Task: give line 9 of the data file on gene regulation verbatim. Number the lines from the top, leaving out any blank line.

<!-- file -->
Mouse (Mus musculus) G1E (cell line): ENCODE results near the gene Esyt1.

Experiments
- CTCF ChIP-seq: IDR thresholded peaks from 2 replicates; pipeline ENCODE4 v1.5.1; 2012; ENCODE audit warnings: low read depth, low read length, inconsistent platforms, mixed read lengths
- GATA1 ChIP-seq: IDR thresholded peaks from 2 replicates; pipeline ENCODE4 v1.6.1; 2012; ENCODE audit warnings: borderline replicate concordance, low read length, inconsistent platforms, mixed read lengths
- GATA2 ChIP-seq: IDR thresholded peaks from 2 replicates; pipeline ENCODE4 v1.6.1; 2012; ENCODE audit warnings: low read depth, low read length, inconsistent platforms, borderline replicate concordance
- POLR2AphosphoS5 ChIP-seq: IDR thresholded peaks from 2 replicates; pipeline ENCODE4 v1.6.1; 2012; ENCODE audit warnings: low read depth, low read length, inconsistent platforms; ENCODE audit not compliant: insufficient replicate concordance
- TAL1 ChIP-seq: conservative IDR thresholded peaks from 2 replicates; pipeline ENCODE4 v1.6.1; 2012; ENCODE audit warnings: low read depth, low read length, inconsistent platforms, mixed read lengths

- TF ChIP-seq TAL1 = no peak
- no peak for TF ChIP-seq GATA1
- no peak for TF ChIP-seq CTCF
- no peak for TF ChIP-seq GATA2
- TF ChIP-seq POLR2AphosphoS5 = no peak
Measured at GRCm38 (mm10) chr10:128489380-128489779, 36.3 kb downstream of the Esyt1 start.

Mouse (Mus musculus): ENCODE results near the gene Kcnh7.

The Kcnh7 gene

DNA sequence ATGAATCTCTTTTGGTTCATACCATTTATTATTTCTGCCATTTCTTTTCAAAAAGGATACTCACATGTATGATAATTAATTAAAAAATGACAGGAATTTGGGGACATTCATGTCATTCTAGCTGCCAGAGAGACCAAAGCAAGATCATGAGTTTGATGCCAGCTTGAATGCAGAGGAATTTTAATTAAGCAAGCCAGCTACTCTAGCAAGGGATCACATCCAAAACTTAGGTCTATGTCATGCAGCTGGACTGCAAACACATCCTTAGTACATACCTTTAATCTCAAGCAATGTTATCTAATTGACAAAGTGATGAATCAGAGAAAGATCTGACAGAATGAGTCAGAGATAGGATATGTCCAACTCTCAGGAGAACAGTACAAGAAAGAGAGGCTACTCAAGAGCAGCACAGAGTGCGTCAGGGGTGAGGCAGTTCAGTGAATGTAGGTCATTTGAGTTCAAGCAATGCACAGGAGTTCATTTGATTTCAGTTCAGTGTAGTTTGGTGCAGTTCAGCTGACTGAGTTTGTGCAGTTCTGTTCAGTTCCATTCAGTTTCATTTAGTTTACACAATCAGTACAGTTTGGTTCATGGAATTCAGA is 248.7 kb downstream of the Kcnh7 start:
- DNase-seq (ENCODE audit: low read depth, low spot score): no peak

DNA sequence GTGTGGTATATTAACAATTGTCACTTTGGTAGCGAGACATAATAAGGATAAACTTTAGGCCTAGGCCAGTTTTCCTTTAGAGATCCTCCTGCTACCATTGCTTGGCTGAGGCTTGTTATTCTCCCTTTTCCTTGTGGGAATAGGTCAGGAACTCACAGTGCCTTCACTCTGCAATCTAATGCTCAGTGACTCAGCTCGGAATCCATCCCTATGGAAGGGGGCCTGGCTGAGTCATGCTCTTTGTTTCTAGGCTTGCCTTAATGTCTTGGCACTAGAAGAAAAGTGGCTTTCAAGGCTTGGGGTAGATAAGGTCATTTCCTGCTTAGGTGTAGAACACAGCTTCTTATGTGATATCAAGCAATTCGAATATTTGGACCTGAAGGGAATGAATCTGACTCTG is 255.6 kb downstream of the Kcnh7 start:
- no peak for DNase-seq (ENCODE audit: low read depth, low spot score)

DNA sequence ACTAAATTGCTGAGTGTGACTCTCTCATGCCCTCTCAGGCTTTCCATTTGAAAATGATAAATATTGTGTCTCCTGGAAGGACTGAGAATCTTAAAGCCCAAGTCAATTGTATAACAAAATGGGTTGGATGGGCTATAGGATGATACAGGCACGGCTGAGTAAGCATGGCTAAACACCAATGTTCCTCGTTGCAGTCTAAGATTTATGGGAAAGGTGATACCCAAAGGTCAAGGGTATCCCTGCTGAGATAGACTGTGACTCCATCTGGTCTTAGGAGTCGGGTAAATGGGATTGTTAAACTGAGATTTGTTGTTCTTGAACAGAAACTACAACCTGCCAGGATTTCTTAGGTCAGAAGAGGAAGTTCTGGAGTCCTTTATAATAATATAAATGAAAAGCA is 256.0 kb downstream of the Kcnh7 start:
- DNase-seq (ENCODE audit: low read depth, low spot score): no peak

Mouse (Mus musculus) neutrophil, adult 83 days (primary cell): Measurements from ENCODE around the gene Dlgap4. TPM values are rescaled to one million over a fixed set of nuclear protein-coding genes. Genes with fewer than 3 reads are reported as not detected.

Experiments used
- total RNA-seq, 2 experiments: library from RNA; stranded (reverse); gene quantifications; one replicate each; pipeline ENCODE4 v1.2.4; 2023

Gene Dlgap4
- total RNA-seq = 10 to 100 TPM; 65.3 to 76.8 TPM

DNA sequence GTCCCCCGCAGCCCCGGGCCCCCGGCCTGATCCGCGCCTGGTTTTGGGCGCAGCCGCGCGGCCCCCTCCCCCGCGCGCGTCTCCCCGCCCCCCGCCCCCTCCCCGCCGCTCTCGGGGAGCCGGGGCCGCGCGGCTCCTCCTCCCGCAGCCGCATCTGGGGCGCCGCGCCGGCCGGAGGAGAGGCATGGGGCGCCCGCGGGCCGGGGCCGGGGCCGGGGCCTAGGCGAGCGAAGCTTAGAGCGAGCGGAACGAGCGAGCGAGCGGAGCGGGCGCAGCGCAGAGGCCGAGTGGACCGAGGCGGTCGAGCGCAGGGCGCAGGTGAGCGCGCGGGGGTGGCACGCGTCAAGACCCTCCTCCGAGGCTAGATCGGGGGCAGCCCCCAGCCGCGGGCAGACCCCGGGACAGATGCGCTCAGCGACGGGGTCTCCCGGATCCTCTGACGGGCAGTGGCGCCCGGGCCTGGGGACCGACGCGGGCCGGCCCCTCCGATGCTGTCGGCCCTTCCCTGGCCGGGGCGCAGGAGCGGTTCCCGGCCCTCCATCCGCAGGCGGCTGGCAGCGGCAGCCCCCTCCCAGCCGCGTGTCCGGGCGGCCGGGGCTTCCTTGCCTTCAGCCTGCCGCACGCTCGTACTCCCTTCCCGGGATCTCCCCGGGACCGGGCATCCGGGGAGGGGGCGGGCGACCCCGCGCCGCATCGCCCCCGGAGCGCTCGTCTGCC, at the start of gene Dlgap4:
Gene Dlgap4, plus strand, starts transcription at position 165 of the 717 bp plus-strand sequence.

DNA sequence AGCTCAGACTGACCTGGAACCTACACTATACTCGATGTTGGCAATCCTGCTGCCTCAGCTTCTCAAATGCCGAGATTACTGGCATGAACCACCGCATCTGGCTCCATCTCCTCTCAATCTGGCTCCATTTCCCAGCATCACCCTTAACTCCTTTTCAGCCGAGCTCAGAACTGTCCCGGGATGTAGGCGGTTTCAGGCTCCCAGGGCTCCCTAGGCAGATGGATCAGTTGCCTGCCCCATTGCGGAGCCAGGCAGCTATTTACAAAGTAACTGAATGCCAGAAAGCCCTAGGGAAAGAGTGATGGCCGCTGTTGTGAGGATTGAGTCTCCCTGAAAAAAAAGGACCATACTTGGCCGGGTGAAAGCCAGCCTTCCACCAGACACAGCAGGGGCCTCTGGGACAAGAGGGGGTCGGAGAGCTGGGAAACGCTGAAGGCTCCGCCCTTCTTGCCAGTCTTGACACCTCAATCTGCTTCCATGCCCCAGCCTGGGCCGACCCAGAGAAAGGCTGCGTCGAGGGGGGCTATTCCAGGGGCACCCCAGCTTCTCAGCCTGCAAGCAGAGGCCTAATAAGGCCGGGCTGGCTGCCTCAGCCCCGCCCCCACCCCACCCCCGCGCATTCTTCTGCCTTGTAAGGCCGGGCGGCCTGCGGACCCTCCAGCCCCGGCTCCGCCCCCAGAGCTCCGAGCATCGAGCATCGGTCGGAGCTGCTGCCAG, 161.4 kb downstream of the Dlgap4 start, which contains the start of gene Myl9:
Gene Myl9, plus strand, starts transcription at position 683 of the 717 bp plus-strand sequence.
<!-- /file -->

- no peak for TF ChIP-seq GATA1